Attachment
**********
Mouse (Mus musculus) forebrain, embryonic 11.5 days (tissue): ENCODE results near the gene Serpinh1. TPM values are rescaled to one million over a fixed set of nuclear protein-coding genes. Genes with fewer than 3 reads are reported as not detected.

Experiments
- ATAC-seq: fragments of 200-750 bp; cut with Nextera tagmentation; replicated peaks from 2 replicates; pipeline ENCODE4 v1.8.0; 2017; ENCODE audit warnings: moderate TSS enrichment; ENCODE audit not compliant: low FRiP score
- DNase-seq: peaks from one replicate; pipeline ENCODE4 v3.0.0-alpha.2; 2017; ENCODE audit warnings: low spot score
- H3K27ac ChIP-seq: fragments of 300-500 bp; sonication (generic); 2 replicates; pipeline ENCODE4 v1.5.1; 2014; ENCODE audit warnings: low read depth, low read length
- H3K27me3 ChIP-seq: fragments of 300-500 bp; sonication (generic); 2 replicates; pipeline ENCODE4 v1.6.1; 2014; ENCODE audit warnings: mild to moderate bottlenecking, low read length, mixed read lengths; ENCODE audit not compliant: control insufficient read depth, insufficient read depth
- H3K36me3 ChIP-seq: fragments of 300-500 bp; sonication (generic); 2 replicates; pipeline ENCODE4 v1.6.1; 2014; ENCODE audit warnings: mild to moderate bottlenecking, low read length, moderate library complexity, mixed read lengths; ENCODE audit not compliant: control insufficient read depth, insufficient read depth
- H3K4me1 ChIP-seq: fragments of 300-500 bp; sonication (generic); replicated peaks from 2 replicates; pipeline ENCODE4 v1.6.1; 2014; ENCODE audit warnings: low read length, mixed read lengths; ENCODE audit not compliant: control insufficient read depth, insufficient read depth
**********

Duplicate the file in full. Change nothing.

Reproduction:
Mouse (Mus musculus) forebrain, embryonic 11.5 days (tissue): ENCODE results near the gene Serpinh1. TPM values are rescaled to one million over a fixed set of nuclear protein-coding genes. Genes with fewer than 3 reads are reported as not detected.

Experiments
- ATAC-seq: fragments of 200-750 bp; cut with Nextera tagmentation; replicated peaks from 2 replicates; pipeline ENCODE4 v1.8.0; 2017; ENCODE audit warnings: moderate TSS enrichment; ENCODE audit not compliant: low FRiP score
- DNase-seq: peaks from one replicate; pipeline ENCODE4 v3.0.0-alpha.2; 2017; ENCODE audit warnings: low spot score
- H3K27ac ChIP-seq: fragments of 300-500 bp; sonication (generic); 2 replicates; pipeline ENCODE4 v1.5.1; 2014; ENCODE audit warnings: low read depth, low read length
- H3K27me3 ChIP-seq: fragments of 300-500 bp; sonication (generic); 2 replicates; pipeline ENCODE4 v1.6.1; 2014; ENCODE audit warnings: mild to moderate bottlenecking, low read length, mixed read lengths; ENCODE audit not compliant: control insufficient read depth, insufficient read depth
- H3K36me3 ChIP-seq: fragments of 300-500 bp; sonication (generic); 2 replicates; pipeline ENCODE4 v1.6.1; 2014; ENCODE audit warnings: mild to moderate bottlenecking, low read length, moderate library complexity, mixed read lengths; ENCODE audit not compliant: control insufficient read depth, insufficient read depth
- H3K4me1 ChIP-seq: fragments of 300-500 bp; sonication (generic); replicated peaks from 2 replicates; pipeline ENCODE4 v1.6.1; 2014; ENCODE audit warnings: low read length, mixed read lengths; ENCODE audit not compliant: control insufficient read depth, insufficient read depth